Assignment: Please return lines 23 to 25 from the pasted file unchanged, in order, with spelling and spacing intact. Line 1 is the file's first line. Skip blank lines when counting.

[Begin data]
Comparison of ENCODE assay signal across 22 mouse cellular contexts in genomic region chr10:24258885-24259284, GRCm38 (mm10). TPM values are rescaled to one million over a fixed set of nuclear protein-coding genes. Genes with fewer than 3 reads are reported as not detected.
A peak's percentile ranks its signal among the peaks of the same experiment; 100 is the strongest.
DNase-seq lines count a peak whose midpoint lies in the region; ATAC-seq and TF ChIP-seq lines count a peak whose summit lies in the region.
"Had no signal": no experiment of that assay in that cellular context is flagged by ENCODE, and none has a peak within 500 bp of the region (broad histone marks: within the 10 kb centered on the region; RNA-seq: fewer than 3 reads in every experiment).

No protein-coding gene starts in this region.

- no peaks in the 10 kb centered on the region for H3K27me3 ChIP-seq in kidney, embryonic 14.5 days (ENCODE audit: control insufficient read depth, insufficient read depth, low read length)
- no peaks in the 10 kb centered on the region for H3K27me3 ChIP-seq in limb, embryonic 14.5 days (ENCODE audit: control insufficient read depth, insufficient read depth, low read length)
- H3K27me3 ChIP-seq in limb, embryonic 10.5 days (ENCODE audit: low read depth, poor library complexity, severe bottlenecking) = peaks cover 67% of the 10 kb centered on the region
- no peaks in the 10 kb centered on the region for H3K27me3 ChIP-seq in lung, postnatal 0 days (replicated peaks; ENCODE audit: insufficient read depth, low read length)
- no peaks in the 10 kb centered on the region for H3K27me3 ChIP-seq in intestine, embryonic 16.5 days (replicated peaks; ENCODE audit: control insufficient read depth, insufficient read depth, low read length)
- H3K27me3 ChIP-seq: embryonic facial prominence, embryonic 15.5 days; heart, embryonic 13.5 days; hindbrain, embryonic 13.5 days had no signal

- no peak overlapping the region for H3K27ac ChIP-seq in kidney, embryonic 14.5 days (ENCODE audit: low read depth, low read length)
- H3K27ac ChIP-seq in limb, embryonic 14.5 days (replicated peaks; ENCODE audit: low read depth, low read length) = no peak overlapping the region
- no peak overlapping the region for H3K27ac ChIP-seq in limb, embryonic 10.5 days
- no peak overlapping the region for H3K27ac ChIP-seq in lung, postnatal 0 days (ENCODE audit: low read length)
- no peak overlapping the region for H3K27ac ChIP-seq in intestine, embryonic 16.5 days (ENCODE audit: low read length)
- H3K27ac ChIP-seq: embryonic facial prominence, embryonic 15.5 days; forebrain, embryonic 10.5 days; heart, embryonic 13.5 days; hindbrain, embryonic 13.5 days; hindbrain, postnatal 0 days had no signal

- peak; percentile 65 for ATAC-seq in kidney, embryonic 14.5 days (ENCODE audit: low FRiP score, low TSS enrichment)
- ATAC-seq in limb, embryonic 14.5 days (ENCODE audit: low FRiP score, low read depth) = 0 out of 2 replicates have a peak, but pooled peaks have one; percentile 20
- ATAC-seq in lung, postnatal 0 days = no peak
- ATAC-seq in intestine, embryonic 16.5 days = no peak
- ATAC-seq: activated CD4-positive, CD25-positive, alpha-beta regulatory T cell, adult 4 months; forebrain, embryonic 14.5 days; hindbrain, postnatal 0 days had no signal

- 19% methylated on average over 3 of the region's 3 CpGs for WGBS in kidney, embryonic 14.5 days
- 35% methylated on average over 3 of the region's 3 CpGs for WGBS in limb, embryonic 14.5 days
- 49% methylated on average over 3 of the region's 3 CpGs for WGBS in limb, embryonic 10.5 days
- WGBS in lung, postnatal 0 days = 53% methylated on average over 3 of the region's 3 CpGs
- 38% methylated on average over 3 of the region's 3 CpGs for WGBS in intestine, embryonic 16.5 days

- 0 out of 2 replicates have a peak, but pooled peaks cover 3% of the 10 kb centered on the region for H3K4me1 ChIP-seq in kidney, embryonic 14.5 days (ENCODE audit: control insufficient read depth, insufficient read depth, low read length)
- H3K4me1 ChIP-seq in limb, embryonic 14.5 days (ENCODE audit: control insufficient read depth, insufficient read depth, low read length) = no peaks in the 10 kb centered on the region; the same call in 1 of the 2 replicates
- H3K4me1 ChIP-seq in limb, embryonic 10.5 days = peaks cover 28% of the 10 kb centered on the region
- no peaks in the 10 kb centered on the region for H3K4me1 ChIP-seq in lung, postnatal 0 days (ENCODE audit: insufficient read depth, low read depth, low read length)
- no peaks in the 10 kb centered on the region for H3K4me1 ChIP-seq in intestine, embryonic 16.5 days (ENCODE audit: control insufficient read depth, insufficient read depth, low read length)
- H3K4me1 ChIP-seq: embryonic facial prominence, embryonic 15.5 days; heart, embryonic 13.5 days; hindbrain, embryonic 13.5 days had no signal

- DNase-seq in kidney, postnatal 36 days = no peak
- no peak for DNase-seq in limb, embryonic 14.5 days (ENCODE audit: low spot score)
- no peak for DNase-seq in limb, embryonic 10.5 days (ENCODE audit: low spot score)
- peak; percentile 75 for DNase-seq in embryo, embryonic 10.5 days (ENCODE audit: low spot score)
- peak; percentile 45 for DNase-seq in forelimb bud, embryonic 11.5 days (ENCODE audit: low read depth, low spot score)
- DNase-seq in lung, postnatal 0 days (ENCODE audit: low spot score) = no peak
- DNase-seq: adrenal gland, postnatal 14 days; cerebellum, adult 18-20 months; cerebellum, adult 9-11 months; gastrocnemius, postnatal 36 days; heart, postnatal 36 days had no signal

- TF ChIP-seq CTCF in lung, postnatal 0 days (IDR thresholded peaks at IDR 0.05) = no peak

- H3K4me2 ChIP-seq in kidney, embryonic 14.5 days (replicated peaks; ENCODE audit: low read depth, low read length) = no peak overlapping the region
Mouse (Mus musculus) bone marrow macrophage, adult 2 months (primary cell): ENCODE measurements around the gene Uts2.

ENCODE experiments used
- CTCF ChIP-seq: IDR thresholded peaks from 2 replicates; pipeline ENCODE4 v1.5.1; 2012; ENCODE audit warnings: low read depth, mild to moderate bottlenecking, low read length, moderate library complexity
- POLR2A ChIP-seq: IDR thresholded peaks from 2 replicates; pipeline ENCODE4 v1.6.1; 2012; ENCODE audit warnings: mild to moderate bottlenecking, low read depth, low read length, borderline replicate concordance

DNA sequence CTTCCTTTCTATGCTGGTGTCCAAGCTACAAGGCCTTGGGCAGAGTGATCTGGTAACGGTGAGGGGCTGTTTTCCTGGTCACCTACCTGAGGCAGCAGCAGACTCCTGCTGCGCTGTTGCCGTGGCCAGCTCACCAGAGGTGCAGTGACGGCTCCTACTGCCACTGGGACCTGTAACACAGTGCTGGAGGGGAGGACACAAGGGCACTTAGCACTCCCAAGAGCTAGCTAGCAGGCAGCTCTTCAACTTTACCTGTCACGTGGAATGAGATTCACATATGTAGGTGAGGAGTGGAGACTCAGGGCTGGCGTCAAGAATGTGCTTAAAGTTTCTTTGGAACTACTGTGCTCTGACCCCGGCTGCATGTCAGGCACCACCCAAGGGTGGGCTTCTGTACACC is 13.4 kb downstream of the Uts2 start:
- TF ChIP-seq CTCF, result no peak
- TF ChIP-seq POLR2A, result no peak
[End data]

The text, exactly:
- 19% methylated on average over 3 of the region's 3 CpGs for WGBS in kidney, embryonic 14.5 days
- 35% methylated on average over 3 of the region's 3 CpGs for WGBS in limb, embryonic 14.5 days
- 49% methylated on average over 3 of the region's 3 CpGs for WGBS in limb, embryonic 10.5 days